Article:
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Morning Call: pick of the papers

The ten must-read comment pieces from this morning's papers.

1. Can Miliband and Balls discover Attlee’s steel? (Daily Telegraph)

Labour's Iron Eds will soon know whether the voters are swayed by their moment of truth, says Mary Riddell.

2. America owes a lot to Bernanke (Financial Times)

Fed critics lack imagination or are indifferent to what would have happened had it not acted, writes Martin Wolf.

3. He’s beating the Blob, but Gove won’t be PM (Times)

The Education Secretary’s radicalism knows no bounds, unlike his political ambition, writes Tim Montgomerie.

4. When – not if – China overtakes the US, normality will have returned (Independent)

The possibility that China's economy will outgrow America's in the next three years gives added spice to Obama's meeting with President Xi Jinping, writes Hamish McRae.

5. Ed Balls is as mesmerised by the bankers as George Osborne (Guardian)

Austerity has lost its credibility everywhere but London and Berlin, writes Simon Jenkins. The shadow chancellor missed a golden opportunity.

6. Curry Club Conservatives can spice things up (Daily Telegraph)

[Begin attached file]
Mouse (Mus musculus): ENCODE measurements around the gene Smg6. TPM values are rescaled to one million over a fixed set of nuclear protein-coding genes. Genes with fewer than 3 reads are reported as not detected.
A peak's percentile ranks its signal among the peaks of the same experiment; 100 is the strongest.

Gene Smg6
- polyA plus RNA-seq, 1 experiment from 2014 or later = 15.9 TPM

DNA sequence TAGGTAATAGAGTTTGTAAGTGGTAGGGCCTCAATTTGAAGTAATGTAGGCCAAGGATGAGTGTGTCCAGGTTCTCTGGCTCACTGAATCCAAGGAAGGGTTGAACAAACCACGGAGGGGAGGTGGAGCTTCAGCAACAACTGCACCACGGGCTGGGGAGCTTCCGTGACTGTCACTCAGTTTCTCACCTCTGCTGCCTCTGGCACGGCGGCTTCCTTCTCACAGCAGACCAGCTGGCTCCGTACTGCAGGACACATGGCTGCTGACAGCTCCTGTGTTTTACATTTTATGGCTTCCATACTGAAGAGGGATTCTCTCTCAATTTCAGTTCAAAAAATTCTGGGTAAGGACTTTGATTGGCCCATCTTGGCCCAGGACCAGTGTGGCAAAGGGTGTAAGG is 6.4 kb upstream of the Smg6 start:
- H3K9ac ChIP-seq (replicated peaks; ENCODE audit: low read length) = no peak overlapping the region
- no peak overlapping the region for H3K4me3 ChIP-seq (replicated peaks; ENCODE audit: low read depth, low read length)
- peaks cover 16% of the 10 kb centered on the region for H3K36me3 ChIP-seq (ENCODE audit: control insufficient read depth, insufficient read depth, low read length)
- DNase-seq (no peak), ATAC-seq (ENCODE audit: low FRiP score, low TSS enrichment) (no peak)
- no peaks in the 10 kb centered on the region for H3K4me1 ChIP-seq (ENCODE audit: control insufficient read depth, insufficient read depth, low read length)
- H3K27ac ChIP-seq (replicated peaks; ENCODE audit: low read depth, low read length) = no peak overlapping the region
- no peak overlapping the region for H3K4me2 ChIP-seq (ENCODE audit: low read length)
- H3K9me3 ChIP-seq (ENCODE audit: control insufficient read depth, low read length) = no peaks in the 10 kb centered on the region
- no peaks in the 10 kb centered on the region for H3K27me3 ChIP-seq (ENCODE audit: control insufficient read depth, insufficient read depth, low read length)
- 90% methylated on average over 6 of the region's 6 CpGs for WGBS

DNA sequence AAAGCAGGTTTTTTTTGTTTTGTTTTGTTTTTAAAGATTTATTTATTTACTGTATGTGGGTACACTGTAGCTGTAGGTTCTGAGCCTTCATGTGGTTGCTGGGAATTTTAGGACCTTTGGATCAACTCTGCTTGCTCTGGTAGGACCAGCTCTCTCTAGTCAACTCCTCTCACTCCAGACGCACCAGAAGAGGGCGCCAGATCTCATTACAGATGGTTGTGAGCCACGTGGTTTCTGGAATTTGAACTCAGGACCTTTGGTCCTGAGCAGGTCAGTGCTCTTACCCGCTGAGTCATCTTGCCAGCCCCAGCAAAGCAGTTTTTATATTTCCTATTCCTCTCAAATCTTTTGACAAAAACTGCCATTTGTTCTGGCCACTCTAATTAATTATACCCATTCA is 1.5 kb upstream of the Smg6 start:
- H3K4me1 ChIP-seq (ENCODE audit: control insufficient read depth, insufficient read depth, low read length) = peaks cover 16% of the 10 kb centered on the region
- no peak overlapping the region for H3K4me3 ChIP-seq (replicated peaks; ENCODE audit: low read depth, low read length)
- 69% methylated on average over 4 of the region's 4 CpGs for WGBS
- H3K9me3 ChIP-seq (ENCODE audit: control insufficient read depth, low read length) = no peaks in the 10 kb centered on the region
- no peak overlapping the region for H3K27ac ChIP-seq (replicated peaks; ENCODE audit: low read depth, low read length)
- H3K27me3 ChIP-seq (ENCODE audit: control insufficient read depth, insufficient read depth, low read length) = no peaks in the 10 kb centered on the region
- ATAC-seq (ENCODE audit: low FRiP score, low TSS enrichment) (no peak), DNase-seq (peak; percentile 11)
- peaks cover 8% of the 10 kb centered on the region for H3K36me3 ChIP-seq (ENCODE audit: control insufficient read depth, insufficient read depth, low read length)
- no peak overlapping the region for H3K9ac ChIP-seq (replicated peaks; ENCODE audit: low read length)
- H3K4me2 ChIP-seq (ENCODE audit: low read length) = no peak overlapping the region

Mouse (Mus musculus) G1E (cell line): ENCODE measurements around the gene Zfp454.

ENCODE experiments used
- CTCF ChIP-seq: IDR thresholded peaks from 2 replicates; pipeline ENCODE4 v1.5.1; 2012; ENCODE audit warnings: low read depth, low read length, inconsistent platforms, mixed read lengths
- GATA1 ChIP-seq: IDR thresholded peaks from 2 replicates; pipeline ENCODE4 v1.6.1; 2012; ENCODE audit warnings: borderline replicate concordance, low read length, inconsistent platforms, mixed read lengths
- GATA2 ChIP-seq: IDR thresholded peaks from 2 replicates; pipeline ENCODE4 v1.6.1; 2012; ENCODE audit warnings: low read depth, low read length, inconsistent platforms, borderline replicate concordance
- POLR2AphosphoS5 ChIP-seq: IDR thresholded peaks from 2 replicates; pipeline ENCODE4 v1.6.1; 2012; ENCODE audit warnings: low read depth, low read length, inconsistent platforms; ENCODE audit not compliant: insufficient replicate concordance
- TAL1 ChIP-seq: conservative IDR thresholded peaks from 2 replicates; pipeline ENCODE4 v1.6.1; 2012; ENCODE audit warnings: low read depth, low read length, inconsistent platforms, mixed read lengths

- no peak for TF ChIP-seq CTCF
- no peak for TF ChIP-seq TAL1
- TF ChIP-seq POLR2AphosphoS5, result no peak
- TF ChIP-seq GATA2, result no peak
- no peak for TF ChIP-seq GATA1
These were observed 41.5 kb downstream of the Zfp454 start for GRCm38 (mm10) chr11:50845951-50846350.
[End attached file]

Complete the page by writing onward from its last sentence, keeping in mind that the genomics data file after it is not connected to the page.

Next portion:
Why are Tory MPs who can help win the next election ignored by the party leadership, asks Isabel Hardman.

7. They’ve all discovered the economic big idea (Times)

Industrial policy is back in vogue, but will its new incarnation succeed where earlier attempts to stop decline failed, asks Daniel Finkelstein.

8. How to destroy the future (Guardian)

From the Cuban missile crisis to a fossil fuels frenzy, the US is intent on winning the race to disaster, says Noam Chomsky.

9. At all costs, our museums must remain free (Independent)

Other ways to close the funding gap must be found, says an Independent editorial.

10. Great powers’ ties hinge on the Pacific (Financial Times)

The US and China have an opportunity to set out aims and test limits, writes Robert Zoellick.

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